- We put our primary focus on a personalized, small-group experience. Our guides are deeply knowledgeable about bears, salmon and the Alaskan forest. We are confident you’ll enjoy your time exploring the wilderness with them.
- We operate with a special use permit from the U.S. Forest Service. We are an equal opportunity provider.
Pack Creek SEASONAL HIGHLIGHTS
Bear Viewing May – September
- May is a special month at Pack Creek. Bears are descending from hibernation high on the mountainsides down to the beach and estuary to gorge on giant clams at low tide and to graze on nutritious grasses and sedge grasses.
- Late May through early June is a great time for bear viewing. This is courtship/mating season; when we may see the larger males in pursuit of females, but also when sows with new cubs are at their most wary.
- By the middle of June bears head into the forest and mountain slopes for newly emerging vegetation, and although we often still can observe bears in mid-June, the chances of good viewing decrease such that we do not offer tours June 11-25.
- Through June there may be a few regular bears that continue to use the area. While bears may be seen in June, this is the slowest time for bear activity.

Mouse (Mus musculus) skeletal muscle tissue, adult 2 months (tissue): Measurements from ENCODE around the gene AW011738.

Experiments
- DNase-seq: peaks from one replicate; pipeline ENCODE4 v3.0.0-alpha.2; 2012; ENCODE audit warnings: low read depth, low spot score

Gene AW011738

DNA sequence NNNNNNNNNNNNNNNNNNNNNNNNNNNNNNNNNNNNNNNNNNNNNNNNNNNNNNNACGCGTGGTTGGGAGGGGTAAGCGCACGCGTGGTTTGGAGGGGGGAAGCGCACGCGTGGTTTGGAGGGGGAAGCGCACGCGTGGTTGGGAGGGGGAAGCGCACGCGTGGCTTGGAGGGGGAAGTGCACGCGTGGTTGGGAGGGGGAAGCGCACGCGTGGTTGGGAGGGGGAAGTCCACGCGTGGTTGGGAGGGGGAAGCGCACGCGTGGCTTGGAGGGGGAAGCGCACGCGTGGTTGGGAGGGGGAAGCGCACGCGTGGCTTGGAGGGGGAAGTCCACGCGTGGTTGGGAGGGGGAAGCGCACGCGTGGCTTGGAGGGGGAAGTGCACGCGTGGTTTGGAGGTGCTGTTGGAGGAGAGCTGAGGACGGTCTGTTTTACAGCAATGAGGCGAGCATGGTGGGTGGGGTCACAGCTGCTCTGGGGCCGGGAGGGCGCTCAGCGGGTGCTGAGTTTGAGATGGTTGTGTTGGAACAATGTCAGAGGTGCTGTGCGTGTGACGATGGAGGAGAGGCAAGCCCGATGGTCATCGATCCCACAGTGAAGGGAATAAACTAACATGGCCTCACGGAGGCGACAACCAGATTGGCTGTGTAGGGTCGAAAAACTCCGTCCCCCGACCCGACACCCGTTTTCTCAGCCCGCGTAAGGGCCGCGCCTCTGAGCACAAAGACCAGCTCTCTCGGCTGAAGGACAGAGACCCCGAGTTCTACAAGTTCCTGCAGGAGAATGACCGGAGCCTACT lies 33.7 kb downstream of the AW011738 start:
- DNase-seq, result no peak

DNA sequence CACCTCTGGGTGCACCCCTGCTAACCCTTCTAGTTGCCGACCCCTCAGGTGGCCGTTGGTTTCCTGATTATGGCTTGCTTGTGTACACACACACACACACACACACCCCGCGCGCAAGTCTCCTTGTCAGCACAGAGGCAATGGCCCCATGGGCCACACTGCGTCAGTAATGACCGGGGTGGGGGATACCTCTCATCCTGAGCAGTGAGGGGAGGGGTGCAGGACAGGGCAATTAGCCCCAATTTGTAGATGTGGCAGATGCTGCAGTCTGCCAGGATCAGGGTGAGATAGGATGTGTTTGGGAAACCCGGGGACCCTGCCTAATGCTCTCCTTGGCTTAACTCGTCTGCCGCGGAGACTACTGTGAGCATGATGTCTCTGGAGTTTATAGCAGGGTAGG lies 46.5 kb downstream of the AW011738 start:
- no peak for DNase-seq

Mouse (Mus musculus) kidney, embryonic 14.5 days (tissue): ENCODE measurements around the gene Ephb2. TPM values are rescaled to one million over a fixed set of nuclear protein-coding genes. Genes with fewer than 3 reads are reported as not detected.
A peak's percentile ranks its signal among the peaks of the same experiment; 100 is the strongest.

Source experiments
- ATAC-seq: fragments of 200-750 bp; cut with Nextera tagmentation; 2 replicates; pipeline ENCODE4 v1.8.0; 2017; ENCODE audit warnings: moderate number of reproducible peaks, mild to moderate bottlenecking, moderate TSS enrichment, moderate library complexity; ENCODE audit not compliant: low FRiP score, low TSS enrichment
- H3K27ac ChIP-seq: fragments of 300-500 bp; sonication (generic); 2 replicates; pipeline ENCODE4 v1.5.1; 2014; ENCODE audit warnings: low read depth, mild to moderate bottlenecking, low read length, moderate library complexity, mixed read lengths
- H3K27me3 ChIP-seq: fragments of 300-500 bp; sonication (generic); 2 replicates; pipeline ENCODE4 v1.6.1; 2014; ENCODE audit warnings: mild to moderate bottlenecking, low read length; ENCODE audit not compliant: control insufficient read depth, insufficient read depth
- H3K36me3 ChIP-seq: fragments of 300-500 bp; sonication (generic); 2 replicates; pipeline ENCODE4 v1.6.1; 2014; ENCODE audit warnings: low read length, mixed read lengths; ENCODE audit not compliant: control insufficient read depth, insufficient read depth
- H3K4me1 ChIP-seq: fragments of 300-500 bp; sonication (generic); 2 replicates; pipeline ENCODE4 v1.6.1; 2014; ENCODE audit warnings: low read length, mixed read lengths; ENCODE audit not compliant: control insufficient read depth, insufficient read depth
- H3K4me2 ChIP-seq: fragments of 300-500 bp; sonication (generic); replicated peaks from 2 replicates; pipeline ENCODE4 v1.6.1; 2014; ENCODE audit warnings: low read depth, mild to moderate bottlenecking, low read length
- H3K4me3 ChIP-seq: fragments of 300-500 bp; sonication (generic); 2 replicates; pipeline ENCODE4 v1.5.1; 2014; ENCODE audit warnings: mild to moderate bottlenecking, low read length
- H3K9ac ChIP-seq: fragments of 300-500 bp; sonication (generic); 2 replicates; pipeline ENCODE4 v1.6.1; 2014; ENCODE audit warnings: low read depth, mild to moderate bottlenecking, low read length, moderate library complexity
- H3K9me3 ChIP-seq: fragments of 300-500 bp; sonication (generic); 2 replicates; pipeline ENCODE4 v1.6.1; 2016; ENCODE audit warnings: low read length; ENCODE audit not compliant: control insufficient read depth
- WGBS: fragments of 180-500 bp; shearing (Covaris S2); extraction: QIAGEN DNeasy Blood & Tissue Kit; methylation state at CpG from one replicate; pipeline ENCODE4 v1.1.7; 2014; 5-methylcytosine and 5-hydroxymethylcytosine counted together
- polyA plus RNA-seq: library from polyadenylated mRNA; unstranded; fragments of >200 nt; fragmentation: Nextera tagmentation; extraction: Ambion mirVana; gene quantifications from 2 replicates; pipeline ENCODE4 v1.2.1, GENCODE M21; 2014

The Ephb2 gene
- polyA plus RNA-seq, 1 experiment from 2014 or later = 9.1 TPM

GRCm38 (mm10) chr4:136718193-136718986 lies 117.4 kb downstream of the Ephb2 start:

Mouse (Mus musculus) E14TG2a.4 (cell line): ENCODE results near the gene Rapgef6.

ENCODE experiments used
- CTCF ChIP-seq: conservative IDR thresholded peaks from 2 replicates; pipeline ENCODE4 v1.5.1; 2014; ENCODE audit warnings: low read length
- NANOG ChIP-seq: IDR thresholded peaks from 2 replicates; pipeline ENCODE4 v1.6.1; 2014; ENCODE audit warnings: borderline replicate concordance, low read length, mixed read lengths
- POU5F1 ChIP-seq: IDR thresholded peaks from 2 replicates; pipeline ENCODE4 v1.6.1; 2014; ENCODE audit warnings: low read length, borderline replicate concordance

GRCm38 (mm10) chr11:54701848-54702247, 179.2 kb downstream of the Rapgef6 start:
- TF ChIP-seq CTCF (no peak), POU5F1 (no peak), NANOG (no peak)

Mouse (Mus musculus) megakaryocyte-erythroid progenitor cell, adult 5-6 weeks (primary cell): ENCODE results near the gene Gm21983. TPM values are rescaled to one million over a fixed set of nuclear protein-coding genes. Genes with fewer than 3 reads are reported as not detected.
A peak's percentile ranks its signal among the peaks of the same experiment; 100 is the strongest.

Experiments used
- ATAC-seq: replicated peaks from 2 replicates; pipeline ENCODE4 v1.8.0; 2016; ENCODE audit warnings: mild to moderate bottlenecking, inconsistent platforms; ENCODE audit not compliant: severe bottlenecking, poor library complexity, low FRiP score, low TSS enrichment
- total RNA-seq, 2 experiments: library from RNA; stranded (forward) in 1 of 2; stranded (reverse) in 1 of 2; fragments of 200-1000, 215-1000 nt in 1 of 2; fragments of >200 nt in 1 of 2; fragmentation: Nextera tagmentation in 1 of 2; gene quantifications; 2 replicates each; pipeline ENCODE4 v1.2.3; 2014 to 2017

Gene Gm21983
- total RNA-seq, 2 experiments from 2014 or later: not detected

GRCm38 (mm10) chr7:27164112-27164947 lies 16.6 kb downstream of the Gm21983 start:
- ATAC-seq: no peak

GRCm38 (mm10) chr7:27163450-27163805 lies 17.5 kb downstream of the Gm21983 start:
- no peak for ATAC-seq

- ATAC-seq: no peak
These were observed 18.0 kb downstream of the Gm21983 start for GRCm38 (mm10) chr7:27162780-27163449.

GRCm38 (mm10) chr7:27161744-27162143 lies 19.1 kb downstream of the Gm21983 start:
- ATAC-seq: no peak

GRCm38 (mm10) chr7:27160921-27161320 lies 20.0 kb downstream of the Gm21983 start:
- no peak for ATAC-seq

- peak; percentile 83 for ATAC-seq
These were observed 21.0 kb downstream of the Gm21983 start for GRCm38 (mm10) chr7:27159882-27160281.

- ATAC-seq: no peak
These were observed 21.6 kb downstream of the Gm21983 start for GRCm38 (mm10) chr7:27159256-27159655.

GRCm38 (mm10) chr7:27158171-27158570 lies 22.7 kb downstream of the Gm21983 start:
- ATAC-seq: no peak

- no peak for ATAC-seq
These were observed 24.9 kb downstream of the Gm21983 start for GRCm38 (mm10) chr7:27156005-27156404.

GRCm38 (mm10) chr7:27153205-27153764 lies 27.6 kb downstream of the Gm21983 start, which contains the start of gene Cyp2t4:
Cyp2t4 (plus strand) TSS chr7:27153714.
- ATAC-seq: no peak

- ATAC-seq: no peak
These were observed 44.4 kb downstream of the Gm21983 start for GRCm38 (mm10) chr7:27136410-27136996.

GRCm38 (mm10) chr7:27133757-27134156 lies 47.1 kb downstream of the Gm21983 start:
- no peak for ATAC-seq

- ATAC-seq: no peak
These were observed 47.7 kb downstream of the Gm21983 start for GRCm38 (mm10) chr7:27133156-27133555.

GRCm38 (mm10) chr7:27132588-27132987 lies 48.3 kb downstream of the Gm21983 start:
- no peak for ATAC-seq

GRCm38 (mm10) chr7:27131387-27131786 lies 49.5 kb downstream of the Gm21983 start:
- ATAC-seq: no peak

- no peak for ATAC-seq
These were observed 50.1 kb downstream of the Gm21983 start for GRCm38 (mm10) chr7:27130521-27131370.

- July bears begin congregating at Pack Creek in anticipation of the salmon returns. The chum salmon usually arrive into Pack Creek during the second week of July, followed by pink salmon. This food draws bears to Pack Creek. Adult females and sows with cubs are very common, as are juvenile and sub-adults who have been raised at Pack Creek and are very comfortable with the low level of human presence.
- In Late-July and August This is prime time for bear viewing, when salmon are running up Pack Creek. We often see multiple bears in a day at both Waterfall Creek and Pack Creek. We typically observe bears engaged in salmon fishing and moving around avoiding conflict with other bears.
- Early September can stay strong for viewing activity at Pack Creek, as long as there are fish in the creek. Bears hang around to gorge on the remaining salmon run before starting to head into the mountains to eat berries at higher elevation and to prepare for hibernation.
- Mid September there may still be bears at Pack Creek, but by this time fall weather makes flying difficult and most bears are leaving the creek for the alpine.